Advocate staff photo by MATTHEW HINTON-- Newly signed New Orleans Saints safety Jairus Byrd answers questions from students at Harahan Elementary School in Harahan, La. Wednesday, April 16, 2014.

If this is the blow that is going to end the Saints season, then it was already over before Jairus Byrd tore his lateral meniscus during Thursday’s practice.

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It’s no secret the defense has struggled through the first quarter of the season. Finding the solution isn’t about one player raising his game. It needs to be a collective effort, and Byrd was one of a handful of players who badly needed to find a better effort.

It’s fair to say that Byrd underwhelmed after being signed to a six-year, $54 million deal during the offseason. He was supposed to come in and create turnovers for a team that was badly in need of them and serve as the anchor for a defense on the cusp of greatness.

Instead, he missed tackles and looked nothing like the player he was in Buffalo the previous five seasons.

Perhaps it’s because he missed most of training camp after having offseason back surgery, but the fact remains that this Byrd was not the Byrd many expected this season.

Obviously the Saints would be better off with Byrd on the field instead of Rafael Bush if everyone else on the field were performing up to par. But it would not be shocking if New Orleans manages to play better football over the final three legs of the season without Byrd.

If it does, it means the checklist of issues plaguing this defense is getting resolved.

And, yes, it is a long list.

Junior Galette and Cam Jordan need to get after the quarterback. The safeties need to stop missing tackles. The cornerbacks need to provide better coverage. With or without Byrd, this season is going nowhere if those issues are not soon resolved.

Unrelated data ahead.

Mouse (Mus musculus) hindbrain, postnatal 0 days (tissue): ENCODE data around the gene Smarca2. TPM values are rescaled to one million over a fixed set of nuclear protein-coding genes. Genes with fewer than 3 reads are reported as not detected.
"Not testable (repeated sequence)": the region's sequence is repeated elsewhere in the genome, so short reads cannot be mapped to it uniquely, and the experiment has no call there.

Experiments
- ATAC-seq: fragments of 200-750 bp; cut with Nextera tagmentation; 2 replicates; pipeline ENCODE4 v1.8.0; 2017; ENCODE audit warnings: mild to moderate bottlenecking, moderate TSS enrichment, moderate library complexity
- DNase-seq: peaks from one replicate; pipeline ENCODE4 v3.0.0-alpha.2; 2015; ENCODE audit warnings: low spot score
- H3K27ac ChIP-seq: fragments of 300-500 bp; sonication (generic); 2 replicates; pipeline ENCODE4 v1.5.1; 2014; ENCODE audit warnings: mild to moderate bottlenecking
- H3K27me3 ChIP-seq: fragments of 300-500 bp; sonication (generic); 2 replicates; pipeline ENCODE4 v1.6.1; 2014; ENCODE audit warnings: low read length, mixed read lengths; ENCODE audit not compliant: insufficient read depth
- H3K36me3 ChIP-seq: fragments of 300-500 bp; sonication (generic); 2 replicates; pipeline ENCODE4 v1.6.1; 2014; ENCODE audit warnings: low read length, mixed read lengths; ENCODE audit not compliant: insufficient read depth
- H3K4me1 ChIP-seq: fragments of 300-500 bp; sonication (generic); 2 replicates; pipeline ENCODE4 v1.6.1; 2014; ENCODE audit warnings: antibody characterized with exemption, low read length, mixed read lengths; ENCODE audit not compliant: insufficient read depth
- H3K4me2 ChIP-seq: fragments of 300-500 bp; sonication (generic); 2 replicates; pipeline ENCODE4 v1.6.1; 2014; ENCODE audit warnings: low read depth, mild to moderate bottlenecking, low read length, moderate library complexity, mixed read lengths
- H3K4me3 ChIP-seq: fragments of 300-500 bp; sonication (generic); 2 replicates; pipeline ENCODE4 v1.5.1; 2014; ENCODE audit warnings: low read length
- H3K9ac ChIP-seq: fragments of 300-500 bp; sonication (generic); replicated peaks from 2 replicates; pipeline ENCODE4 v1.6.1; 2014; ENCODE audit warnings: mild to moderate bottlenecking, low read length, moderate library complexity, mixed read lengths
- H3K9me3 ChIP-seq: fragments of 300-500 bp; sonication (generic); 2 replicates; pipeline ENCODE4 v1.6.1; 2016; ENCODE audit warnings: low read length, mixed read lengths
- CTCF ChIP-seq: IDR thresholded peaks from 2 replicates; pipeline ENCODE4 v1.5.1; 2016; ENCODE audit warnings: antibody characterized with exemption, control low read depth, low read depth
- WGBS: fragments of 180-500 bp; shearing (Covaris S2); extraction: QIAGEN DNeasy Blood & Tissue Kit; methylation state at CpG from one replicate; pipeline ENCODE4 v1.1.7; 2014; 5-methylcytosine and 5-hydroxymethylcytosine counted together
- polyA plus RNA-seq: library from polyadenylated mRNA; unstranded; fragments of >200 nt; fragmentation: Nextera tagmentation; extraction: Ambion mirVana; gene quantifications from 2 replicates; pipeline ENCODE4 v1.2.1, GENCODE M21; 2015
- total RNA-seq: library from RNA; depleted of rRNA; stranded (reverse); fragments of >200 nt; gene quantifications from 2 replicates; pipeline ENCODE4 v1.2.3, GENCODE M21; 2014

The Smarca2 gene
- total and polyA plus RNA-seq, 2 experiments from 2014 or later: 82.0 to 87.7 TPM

The belief here is that things will eventually be sorted out. No, this team won’t play like it did last season, but maybe the defense will become average enough to give their high-powered offense a chance to win games. That’s all that’s needed right now. Maybe Bush helps get this team there.

Though he’s only played limited snaps, Bush is one of the few players on defense who has managed to play up to scratch. It also might help that he has established chemistry with Kenny Vaccaro and the two know how to play with one another.

That’s not a terrible thing for a team routinely struggling with communication issues.

Things will have to change on defense. Unless Marcus Ball gets healthy and surprises, the three-safety sets this team likes to use will likely go to the wayside. And the Saints also have to figure what they’re going to do in dime packages, which require six defensive backs.

But those are minor problems considering the ones this team has faced through the first four weeks of the season.

Make no mistake; losing Byrd is a big disappointment. He has ability and potential others on this team do not possess. But if we’re being honest, the disappointment was already here before Sean Payton delivered Friday’s news.

It was a disappointment to see Byrd missing tackles against the Cowboys and taking bad angles to the ball. And it is a disappointment that this team has only recorded one interception through the first four weeks of the season. This wasn’t the ball hawk who recorded 22 interceptions in five seasons with the Bills.

Perhaps the blame in the latter point shouldn’t be placed on Byrd. A lot goes into creating a turnover. It’s a team effort. But it’s hard not to think back to how the three-time Pro Bowler was hailed as the cure to the turnover woes that have plagued this team when he signed this offseason.

Byrd will be back. Meniscus tears are common. He’ll rest, recover, and have another shot to earn his contract next season. And chances are he’ll become the Byrd everyone expected when he put pen to paper this offseason after getting healthy and having a full offseason in the system.

But the Saints have plenty of issues to sort out to get their house in order. Either they figure it out or they don’t.

If they fail, it won’t be because Byrd wasn’t around to help solve the issues.